A report is given on a progeny testing scheme for bacon pigs which operated at Wye College from 1953 to 1957. Boars were brought to the unit, mated to a random selection of sows and 20 progeny (4 pigs from each of 5 litters) were individually fattened under standard conditions. Growth, feed efficiency and carcass measurements were recorded. The data were examined by analysis of variance. Significant differences in most characters were shown between sows, between boars and between tests. There was a progressive improvement in growth performance but not in carcass measurements from the earlier to the later tests. This was attributed in the main to improved management.
Differences within litters were small for carcass length but large for backfat measurements. Significant differences between boars could be detected but this was limited by small numbers of boars within tests and the high variability of some characters. The growth performance and carcass characteristics of female pigs were significantly better than for castrated males. Estimates of heritability were fairly high for most characters.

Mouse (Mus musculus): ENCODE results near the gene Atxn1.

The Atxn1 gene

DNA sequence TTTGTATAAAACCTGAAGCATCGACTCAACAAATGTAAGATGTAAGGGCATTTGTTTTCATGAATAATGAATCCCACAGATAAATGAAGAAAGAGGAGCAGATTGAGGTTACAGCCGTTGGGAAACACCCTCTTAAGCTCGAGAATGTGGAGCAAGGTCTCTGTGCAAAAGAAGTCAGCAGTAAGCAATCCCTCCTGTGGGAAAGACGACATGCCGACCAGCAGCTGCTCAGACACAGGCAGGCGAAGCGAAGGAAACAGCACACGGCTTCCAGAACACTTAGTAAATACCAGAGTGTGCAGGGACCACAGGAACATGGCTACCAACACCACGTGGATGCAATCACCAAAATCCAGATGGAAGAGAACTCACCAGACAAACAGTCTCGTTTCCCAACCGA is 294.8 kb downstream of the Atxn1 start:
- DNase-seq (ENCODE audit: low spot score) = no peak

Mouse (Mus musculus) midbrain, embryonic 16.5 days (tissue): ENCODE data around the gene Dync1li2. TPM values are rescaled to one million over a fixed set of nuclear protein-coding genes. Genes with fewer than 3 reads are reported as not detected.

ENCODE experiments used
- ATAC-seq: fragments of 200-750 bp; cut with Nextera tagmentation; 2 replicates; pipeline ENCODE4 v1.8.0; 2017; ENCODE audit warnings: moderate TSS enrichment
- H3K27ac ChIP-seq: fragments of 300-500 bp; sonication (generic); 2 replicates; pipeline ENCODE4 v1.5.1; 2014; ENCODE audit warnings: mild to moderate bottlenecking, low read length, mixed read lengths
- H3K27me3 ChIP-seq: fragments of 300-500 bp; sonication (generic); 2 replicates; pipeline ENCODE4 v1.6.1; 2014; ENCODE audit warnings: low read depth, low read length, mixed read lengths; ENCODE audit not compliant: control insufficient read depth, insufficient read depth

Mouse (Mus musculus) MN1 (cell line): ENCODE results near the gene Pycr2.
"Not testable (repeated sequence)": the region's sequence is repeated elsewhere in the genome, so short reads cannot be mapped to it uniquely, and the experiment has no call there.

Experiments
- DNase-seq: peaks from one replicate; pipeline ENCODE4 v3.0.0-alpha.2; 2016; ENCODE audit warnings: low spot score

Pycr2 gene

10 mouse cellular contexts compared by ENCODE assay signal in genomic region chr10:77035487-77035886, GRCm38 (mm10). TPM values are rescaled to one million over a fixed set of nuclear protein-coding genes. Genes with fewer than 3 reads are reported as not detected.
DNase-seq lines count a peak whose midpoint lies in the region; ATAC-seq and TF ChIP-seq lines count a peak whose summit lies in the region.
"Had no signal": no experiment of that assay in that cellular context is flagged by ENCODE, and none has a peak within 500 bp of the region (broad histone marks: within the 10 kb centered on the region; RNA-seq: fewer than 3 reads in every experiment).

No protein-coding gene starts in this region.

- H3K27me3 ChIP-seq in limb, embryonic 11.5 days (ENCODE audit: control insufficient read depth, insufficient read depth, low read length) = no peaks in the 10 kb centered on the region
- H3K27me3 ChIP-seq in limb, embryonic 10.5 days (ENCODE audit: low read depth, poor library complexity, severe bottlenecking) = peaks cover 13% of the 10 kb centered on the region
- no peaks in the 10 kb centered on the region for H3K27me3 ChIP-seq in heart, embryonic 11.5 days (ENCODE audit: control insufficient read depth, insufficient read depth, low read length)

Disease incidence declined in the later tests. In earlier tests congestion of lungs associated with virus pneumonia was associated with a slight reduction in speed of growth and feed efficiency.
The results are discussed with particular reference to their contribution to the evaluation and utilisation of progeny testing on a national basis.